Call-by-push-value

November 21st, 2008 by Wouter

I talked about my recent attempts to understand call-by-push-value, a typed lambda calculus that is very precise about when evaluation occurs.

The idea underlying CBPV is to distinguish the type of values and computations. You can think of a value as a fully evaluated Int, String, pair of values, etc. Functions, on the other hand, are computations abstracting over values. I’ve put together an overview of all the types, terms, typing judgements, and evaluation rules (forgive me, but I’d much rather edit large formulas in latex directly than WordPress)

My motivation for this is very different from Paul Levy’s: I’m dreaming of a language with enough laziness to be interesting, but with more predictable memory usage than Haskell. The next step is to figure out how to add (value) data, and (computational) codata, effects (no IO monad), and enough syntactic sugar that you don’t need to be explicit about every thunk/force. There’s a relationship with Conor’s ideas about Frank and the recent work about focussing and duality at CMU that I haven’t managed to nail it down.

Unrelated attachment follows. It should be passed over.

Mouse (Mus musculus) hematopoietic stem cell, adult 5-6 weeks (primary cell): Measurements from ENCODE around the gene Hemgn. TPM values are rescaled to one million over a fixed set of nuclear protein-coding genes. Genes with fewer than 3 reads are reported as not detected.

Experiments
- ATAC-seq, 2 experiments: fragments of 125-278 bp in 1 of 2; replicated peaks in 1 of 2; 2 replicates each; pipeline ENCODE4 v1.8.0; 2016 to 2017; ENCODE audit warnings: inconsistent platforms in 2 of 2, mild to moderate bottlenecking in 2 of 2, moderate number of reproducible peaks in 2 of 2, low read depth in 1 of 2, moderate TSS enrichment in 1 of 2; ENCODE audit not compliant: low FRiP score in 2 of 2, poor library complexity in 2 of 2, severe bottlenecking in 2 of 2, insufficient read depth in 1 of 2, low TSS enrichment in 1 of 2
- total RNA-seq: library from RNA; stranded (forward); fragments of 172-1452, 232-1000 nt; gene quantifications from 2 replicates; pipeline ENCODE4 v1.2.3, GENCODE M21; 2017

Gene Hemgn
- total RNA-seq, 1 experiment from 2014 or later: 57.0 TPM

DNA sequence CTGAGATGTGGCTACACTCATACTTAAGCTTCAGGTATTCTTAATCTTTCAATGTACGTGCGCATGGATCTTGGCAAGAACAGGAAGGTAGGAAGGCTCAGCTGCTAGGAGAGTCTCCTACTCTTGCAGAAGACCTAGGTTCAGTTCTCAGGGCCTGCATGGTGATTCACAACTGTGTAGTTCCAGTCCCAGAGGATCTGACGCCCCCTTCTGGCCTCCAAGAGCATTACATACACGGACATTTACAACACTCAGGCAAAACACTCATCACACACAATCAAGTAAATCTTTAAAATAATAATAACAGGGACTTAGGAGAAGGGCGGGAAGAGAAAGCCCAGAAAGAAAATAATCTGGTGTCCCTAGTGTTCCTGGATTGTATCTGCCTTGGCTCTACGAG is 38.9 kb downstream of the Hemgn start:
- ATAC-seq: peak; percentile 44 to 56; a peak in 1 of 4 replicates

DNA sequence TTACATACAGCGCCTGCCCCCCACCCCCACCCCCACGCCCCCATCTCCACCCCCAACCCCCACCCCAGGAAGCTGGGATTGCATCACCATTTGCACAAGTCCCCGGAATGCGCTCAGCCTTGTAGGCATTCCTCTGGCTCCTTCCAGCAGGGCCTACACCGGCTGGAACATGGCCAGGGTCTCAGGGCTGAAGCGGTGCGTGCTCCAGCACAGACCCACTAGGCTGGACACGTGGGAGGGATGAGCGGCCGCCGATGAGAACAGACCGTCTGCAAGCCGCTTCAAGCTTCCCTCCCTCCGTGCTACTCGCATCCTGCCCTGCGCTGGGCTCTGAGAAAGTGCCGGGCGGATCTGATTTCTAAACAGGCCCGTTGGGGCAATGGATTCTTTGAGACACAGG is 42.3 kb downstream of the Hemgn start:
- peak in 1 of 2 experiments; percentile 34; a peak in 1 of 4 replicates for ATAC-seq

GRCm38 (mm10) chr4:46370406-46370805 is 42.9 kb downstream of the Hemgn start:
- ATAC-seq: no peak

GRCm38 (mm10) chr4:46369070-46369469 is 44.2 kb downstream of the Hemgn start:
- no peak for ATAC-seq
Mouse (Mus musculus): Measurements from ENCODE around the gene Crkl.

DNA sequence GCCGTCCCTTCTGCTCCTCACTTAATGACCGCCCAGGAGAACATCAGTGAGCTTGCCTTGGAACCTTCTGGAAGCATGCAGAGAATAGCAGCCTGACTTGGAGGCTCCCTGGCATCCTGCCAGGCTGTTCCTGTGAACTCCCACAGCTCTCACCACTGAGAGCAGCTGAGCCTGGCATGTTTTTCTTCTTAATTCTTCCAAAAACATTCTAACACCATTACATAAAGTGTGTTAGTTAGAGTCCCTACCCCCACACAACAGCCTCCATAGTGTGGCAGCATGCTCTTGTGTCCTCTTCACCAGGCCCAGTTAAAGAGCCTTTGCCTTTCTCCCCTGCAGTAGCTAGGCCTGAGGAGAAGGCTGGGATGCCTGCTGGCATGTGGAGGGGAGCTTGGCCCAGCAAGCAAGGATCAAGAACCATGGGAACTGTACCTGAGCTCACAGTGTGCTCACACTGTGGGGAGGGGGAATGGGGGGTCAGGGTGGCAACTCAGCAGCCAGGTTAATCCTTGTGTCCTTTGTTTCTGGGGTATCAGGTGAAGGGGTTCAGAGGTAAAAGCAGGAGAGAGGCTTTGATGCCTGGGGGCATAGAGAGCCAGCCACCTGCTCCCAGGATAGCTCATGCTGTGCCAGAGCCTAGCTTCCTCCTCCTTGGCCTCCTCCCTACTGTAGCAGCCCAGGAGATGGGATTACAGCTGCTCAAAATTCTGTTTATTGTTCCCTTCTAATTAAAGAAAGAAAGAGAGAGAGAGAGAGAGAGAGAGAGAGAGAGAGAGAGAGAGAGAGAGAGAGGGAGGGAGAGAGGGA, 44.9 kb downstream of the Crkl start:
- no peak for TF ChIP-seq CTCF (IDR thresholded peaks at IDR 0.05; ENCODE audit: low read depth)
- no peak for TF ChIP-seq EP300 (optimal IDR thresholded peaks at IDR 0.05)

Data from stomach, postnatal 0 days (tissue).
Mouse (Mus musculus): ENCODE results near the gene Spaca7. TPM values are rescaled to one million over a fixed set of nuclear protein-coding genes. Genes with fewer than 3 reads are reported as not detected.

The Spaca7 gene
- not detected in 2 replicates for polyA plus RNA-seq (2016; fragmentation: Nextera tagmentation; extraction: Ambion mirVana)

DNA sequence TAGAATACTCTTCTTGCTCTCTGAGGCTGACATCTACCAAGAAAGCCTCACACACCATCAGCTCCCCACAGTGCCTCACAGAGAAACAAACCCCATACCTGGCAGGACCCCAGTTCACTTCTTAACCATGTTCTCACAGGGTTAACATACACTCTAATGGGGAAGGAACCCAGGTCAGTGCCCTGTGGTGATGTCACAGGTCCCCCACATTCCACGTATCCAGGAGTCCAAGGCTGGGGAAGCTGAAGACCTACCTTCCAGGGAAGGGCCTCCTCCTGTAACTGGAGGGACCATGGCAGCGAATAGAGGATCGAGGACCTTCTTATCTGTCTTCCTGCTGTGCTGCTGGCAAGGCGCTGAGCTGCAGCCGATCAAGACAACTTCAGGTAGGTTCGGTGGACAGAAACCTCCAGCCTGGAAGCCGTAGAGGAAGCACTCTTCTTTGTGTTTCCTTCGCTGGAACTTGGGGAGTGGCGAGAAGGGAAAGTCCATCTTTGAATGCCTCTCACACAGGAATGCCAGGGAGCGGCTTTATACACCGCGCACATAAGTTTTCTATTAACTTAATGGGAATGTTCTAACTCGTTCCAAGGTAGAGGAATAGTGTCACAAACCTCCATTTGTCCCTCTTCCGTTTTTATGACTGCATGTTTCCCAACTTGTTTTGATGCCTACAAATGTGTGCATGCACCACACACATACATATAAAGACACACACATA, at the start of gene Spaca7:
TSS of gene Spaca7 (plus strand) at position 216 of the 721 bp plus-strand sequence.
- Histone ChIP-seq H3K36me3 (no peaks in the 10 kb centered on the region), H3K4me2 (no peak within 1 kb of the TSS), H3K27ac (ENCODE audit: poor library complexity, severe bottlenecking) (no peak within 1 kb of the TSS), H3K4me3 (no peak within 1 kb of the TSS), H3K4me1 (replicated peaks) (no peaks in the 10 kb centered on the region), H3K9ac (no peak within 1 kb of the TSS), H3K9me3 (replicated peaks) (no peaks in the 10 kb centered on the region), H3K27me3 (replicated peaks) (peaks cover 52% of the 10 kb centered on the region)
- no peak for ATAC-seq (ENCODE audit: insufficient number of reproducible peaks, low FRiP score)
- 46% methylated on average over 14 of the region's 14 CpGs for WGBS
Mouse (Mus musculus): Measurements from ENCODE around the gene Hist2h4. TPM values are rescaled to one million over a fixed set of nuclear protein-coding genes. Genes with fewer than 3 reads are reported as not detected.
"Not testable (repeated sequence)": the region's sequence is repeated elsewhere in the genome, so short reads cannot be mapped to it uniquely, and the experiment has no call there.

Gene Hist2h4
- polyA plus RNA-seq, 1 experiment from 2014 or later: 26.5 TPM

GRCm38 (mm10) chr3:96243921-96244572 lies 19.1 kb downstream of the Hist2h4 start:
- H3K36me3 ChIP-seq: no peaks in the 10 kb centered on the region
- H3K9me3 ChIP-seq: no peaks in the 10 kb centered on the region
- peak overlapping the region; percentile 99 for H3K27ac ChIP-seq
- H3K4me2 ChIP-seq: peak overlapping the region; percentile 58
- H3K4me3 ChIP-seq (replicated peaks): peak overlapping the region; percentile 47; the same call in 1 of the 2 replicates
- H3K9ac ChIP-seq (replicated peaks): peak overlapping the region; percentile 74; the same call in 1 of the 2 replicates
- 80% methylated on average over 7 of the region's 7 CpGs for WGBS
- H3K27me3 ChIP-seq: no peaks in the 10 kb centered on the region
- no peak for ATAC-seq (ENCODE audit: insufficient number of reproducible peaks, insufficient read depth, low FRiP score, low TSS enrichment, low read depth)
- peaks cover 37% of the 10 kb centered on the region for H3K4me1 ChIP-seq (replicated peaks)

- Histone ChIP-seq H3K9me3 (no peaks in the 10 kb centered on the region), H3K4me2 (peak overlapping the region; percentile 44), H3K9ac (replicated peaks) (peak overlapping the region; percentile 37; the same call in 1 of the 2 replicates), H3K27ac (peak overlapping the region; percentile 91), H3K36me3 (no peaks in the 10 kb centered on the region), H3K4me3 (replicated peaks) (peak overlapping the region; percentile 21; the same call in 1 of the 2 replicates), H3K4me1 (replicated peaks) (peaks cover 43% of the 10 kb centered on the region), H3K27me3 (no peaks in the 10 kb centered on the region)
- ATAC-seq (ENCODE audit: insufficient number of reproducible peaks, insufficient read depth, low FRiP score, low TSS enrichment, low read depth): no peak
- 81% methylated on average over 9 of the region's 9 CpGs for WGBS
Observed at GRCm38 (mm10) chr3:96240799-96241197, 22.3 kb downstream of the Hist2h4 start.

10 Responses to “Call-by-push-value”

  1. Jean-Philippe Bernardy Says:

    Care to give pointers for the references you mention? (Frank, focussing)
    Thanks!

  2. Noam Says: